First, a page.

Assuming my speculation is accurate -- that gun zealots in the U.S. tend to be religious and conservative -- I wonder if they ever pause to ask themselves what would Jesus do in reaction to the sporadic, yet persistent incidents of violence in the country.
Decades ago Catholic schools moved children of immigrants up the social ladder through education. Today, they provide a different form of alternative education, giving parents at all economic levels a choice to send their children to a school that is right for that child.
Challenge a Christian to make one single argument for homosexuality being wrong that doesn't quote or reference the Bible, and suddenly they're in a house of mirrors; suddenly the only thing they can only point to is themselves.
The question of whether we see the world through the eyes of Javert or Valjean amounts to our understanding of justice. For Javert, justice is retribution in the interest of maintaining an abstract order; for Valjean, justice is solidarity in the interest of personal love.
Although there exist several differences between the two traditions, if we hope to love our neighbors as ourselves, then collectively we need to make an attempt to cross these bridges instead of just standing on one side looking across.
Six years ago, I ditched New Year's resolutions in favor of choosing one word to be my focus for the year. Just one word that represented what I most hoped God would do in and through me in the 12 months to come.
Advent should be the season for us to reflect, not just on the tenderness of the manger scene, but of what that scene represents below the surface. It should push us to understand that God became incarnate in the world of the poor and oppressed and shared intimately in that reality.
Jesus showed us that there are times when we must stand up and express truth to power in constructive, meaningful, unyielding ways despite the possible consequences. Just as God is righteously angered over oppression and injustice, so should we be.
When soldiers come to arrest and execute Jesus, one of his closest friends defensively picks up a sword to protect him. Jesus' response is stunning: He scolds his own disciple and heals the wounded persecutor.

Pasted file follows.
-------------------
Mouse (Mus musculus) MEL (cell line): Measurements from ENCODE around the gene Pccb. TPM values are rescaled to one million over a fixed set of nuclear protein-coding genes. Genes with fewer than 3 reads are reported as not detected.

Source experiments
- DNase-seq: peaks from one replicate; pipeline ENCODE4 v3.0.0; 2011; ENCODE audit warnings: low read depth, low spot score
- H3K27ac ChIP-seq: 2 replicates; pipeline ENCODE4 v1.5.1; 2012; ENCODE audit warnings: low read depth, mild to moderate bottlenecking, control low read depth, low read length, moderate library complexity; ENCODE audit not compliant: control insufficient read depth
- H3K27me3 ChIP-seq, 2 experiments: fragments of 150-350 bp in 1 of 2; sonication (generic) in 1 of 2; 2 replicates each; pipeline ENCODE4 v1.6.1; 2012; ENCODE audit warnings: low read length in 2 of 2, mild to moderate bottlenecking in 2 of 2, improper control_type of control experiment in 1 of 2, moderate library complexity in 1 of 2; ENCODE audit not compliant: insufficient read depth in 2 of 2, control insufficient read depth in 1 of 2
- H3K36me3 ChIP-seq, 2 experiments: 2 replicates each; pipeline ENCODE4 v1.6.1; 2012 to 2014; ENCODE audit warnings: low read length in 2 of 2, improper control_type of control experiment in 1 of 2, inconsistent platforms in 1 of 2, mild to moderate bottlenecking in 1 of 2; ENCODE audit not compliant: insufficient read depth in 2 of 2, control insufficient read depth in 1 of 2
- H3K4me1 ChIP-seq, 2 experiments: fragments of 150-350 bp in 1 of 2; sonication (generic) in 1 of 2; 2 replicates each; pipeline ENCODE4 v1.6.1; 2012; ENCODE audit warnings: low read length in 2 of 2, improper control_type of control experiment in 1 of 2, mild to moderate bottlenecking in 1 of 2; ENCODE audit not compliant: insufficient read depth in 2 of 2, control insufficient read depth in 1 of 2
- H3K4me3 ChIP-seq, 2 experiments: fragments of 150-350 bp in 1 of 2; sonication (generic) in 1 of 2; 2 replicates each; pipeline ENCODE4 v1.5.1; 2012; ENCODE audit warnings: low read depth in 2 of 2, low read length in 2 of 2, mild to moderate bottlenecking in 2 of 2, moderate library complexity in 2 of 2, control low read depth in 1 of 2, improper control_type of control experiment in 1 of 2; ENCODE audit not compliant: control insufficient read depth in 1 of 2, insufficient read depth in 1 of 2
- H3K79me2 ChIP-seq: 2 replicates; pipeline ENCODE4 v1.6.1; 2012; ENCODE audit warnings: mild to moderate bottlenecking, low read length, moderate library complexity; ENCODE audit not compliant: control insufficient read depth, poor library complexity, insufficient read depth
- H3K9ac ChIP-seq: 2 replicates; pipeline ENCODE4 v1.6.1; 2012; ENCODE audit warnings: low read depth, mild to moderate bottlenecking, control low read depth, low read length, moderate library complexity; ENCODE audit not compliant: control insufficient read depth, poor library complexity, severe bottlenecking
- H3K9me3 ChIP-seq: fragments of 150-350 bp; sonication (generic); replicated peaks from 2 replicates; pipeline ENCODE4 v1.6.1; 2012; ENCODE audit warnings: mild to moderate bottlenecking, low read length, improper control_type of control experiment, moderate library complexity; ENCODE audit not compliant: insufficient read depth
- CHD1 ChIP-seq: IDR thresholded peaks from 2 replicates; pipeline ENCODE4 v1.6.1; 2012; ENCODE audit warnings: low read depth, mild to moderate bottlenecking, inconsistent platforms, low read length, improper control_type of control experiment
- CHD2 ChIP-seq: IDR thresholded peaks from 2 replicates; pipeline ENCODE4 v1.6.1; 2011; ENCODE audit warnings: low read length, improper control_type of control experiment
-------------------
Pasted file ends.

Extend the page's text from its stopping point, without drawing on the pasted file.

I want to be the kind of person who awaits the end of the world like a little kid waits for Santa Claus. If you have that kind of hope, then the only thing funny about the apocalypse is the idea that anyone could predict when it might happen.
Where is God? He is here on this street, laying naked in the gutter. He is here on this street, homeless. He is here on this street, in all the lonely and unwanted, waiting for our love. I wonder, what will it take for us to notice Him?
Parents, children and teachers woke up last week in Newtown, Conn., and had no idea that life as they knew it was over. But what I must say this morning is this: Darkness does not win. Jesus was born, lived and died so that darkness does not win.
I write about real-life because that is where I live with three active boys at home -- one curious 9-year-old Gus and 15-year-old twins, Wesley and Mickael Josef. And now my college-age son Ryan and his fiancée Larissa are home for Christmas as well with my daughter Rachel and her husband!
If we are being honest with ourselves, we must admit that our national histories, our ethnic histories, our religious histories, our family histories, our personal histories, all take precedence over the Bible.
Certain Christians seem compelled to speak for God in disorienting moments like these, and the results are frequently terrible. The rest of the church has a responsibility to get angry and repudiate such statements.
Beyond the desire to be happy, beyond the looming financial crisis, beyond the threat of the fiscal cliff, there is in each of us an insatiable appetite for security, a longing for safety, a grasping for certainty. Where does this desire get fed?